With critical infrastructure like hosting platforms and manuscript submissions systems being acquired by large commercial publishers, smaller and society publishers wonder what other curve balls the future will bring. Will end-to-end workflow solutions lock them in? Or will such monopolies lock them out from participation?
Community owned infrastructure can be an answer. More and more open source collaborations are maturing and entering the ecosystem. Other initiatives are emerging as service partners to help small players who lack technical resources or who simply aren’t interested in running a solution themselves. This informational and interactive session seeks to bring community owned and governed initiatives together with those exploring future alternatives to infrastructure consolidation.
Moderated by Kristen Ratan, co-founder of the Collaborative Knowledge Foundation, and Dan Whaley, CEO of Hypothesis, the session features an engaging set of speakers, including: Brian Hole, Founder and CEO, Ubiquity; Alison O’Connell, Director of Community Development, Coko; Andrew Smeall, Chief Digital Officer, Hindawi; Jason Colman, Senior Associate Librarian and Director of Publishing Services, Michigan Publishing, and Paul Shannon, Head of Technology, eLife.
Seminar #4: Journals Management Workshop: Whiteboards to Editorial Boards, and Everything in Between (8:30–11:30 AM).
The popular Journals Management Workshop is back. This participant-driven seminar will examine the many ways of managing journals.
Moderator Patti Davis, Senior Publisher, North America at Emerald Group Publishing, and speakers Jeremy Nielsen, Director, Journal Business and Operations at the Radiological Society of North America and Marian Hollingsworth, Director, Publisher Relations at Clarivate Analytics will lead discussions with participants about how they have dealt or would deal with particular situations, discussing topics such as understanding vendors, open access at the society level, editorial perspectives and researcher behaviors and how they can impact day-to-day activities. Marian Hollingsworth will also lead a discussion on impact criteria and the Journal Impact Factor indicator.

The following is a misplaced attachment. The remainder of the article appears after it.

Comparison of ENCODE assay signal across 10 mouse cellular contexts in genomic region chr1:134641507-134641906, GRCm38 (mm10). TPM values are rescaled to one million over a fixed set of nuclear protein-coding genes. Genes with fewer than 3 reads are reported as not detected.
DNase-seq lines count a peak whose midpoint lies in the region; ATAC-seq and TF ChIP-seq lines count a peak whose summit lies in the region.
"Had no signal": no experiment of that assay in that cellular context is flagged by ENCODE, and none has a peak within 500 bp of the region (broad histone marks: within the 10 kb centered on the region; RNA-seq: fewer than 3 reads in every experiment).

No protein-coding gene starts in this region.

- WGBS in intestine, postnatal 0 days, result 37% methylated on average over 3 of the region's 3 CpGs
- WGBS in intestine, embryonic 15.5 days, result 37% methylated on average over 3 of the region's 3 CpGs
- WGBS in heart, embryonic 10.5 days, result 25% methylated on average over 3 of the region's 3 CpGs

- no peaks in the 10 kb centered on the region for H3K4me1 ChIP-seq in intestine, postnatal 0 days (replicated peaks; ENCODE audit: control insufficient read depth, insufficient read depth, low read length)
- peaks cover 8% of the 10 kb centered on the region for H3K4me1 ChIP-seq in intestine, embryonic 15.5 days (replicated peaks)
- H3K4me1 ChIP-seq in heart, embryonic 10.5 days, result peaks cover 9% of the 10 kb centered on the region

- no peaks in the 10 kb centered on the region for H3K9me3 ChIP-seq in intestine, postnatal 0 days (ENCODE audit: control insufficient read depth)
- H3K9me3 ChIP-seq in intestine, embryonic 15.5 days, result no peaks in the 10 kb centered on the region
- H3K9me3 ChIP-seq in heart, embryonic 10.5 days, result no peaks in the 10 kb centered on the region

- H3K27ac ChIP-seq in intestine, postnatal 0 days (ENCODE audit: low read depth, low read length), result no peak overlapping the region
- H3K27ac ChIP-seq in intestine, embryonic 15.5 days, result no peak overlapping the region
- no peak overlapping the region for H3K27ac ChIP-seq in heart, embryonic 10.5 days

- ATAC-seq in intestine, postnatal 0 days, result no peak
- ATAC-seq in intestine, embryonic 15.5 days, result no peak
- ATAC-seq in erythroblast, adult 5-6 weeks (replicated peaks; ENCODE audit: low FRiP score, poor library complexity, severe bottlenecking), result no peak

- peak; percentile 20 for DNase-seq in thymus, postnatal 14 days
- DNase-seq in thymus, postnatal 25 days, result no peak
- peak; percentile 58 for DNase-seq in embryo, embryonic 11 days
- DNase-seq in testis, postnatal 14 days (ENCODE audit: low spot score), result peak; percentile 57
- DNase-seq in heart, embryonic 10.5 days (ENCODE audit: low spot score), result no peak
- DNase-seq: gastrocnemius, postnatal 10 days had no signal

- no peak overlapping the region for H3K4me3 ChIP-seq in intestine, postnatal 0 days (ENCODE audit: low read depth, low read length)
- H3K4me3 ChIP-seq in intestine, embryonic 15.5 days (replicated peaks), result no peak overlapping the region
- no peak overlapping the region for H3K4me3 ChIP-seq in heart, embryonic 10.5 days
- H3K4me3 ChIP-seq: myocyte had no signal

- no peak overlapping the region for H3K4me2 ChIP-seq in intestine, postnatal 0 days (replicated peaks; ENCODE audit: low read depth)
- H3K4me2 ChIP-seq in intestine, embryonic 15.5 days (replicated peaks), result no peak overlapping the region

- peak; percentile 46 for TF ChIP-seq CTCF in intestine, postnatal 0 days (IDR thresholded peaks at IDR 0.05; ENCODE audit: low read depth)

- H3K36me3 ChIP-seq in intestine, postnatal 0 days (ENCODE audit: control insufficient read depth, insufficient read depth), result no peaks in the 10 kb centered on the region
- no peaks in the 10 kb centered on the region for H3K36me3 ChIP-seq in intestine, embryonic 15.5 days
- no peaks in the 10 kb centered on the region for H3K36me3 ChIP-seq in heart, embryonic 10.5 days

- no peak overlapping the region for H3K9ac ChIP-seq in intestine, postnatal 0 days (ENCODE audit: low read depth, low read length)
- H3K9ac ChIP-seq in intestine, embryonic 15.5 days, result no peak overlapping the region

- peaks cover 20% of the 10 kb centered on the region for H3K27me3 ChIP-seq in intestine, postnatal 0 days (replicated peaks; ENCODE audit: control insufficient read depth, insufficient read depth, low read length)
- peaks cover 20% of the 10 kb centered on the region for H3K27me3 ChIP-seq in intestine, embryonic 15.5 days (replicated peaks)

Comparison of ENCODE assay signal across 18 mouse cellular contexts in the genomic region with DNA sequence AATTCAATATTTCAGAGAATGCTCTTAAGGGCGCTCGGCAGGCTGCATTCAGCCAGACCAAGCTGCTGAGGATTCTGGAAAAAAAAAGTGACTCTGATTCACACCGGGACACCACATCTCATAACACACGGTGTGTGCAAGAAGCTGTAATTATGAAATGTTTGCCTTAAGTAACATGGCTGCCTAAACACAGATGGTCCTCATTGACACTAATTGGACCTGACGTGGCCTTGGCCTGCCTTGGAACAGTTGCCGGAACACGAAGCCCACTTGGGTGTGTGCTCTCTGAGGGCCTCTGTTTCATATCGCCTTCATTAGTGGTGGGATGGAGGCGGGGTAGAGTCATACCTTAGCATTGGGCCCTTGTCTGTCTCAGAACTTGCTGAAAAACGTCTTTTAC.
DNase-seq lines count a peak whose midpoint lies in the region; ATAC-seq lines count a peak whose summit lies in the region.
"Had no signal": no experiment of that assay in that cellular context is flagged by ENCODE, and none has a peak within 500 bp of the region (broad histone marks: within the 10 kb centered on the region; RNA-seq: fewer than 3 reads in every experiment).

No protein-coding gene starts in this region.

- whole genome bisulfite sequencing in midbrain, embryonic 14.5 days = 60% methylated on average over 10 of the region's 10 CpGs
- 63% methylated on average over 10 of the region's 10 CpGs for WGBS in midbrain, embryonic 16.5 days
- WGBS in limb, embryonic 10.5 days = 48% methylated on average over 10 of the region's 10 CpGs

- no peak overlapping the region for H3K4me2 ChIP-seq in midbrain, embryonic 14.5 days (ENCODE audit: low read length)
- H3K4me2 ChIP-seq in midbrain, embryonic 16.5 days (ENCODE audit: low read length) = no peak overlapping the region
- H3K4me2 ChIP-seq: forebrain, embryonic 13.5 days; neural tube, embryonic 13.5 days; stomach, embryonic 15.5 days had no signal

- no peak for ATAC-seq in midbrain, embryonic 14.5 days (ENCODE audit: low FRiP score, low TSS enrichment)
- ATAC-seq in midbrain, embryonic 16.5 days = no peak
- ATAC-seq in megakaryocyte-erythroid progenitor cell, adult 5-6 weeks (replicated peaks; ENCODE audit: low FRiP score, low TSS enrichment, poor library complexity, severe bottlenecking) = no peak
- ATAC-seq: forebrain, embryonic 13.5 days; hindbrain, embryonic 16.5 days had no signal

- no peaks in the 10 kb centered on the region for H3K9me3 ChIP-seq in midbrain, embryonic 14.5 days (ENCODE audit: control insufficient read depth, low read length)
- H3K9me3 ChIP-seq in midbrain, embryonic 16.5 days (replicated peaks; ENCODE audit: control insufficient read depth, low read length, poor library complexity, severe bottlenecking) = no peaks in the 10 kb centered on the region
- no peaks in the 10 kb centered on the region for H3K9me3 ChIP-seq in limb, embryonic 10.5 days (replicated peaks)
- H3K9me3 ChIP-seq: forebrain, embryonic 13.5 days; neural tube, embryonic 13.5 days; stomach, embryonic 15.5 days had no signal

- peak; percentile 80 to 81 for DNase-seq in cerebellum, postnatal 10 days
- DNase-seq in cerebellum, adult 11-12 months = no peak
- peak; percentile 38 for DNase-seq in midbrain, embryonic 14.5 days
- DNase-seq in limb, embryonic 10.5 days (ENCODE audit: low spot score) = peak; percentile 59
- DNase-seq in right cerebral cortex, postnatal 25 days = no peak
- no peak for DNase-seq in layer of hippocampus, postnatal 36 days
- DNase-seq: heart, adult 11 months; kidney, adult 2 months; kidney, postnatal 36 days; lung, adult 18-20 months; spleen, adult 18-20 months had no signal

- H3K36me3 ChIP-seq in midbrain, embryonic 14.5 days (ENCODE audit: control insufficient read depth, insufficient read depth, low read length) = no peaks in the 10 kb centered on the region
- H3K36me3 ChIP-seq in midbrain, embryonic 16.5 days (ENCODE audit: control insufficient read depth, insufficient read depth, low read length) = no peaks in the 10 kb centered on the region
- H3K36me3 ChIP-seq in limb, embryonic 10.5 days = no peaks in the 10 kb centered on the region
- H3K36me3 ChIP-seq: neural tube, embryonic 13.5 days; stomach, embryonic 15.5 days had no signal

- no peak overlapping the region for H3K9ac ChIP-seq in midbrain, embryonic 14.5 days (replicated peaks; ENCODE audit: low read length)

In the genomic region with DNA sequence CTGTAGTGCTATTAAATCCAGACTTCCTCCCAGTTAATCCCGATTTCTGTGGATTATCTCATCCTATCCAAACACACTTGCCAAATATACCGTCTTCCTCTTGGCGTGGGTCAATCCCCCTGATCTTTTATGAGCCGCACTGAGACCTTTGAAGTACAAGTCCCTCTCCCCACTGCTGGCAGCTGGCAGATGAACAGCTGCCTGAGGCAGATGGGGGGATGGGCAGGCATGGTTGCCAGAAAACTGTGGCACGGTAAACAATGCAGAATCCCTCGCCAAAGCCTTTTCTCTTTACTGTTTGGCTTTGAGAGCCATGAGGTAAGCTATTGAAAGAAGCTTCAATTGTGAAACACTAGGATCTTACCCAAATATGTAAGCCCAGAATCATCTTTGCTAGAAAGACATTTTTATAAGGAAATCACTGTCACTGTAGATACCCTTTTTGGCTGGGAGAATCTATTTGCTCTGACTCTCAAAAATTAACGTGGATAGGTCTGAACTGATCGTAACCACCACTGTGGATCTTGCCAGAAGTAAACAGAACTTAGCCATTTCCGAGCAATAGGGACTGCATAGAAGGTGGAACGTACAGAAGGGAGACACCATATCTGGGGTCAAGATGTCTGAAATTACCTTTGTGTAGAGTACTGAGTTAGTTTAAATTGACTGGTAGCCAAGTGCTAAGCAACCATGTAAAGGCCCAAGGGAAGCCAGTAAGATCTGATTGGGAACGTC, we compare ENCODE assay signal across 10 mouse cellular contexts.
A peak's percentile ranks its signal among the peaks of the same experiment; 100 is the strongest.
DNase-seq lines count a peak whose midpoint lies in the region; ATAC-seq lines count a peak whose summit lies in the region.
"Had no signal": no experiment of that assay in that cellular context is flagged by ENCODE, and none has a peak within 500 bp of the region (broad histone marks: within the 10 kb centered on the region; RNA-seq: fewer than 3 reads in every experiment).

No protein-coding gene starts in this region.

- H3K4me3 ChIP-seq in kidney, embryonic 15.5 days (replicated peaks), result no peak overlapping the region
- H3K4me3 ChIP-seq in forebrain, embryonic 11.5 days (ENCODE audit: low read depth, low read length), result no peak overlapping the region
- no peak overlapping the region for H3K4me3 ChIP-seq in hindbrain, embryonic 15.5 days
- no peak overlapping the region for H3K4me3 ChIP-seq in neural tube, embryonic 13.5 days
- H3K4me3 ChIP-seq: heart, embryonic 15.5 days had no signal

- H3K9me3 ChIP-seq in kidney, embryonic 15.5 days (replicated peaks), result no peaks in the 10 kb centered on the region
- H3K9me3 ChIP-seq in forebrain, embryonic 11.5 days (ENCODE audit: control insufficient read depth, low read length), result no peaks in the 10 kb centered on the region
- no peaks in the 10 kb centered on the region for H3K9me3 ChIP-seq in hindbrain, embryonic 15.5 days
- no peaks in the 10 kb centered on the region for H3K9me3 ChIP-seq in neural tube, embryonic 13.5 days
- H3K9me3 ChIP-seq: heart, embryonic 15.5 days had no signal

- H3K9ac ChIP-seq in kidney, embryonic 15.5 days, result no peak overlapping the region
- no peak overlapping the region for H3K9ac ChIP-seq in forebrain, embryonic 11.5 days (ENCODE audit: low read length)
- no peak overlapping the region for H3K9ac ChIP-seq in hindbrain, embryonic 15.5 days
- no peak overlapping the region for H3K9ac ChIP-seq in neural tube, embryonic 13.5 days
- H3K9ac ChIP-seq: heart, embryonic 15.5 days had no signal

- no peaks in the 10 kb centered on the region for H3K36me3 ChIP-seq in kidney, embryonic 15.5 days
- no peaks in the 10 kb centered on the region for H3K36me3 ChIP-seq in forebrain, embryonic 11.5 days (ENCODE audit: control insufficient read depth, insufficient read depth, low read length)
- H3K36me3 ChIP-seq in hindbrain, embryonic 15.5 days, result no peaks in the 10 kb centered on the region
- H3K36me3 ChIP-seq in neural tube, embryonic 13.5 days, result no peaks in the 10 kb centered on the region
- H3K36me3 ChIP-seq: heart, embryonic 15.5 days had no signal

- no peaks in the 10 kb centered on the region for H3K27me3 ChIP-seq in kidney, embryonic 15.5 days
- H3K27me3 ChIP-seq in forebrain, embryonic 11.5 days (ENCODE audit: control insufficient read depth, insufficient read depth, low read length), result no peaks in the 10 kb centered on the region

Participants from all varieties of organizations and roles will find the session relatable, whether they are small publishers, societies, associations, university presses or commercial publishers.
Seminar #5: Identifying and Responding to Microaggressions at Work (12:30–3:30 PM).
Wednesday’s afternoon seminar is focused on microaggressions, which are brief, everyday exchanges that send denigrating messages, whether intentional or unintentional, to certain individuals because of their group membership.
Moderator Joseph M. Williams, Ph.D., NCC, Associate Professor in the Counselor Education Program at the University of Virginia, noted, ““Microaggressions are one outgrowth of implicit bias. The recently popularity of the concept has aggravated some who think “microaggressions” simply describe situations in which people, such as the anonymously authors of the post On Being Excluded: Testimonies by People of Color…, are being too sensitive or misreading the actions/comments of others.
Participants can expect lively dialogue and interactive exercises that will help them learn how to identify microaggressions, understand the harmful impact of microaggressions, and discuss and practice strategies for responding to microaggressions at work and in everyday situations.”
Event preview reported by Josh Lancette, Stephanie Orphan, Elizabeth Ralls, and Nicola Poser.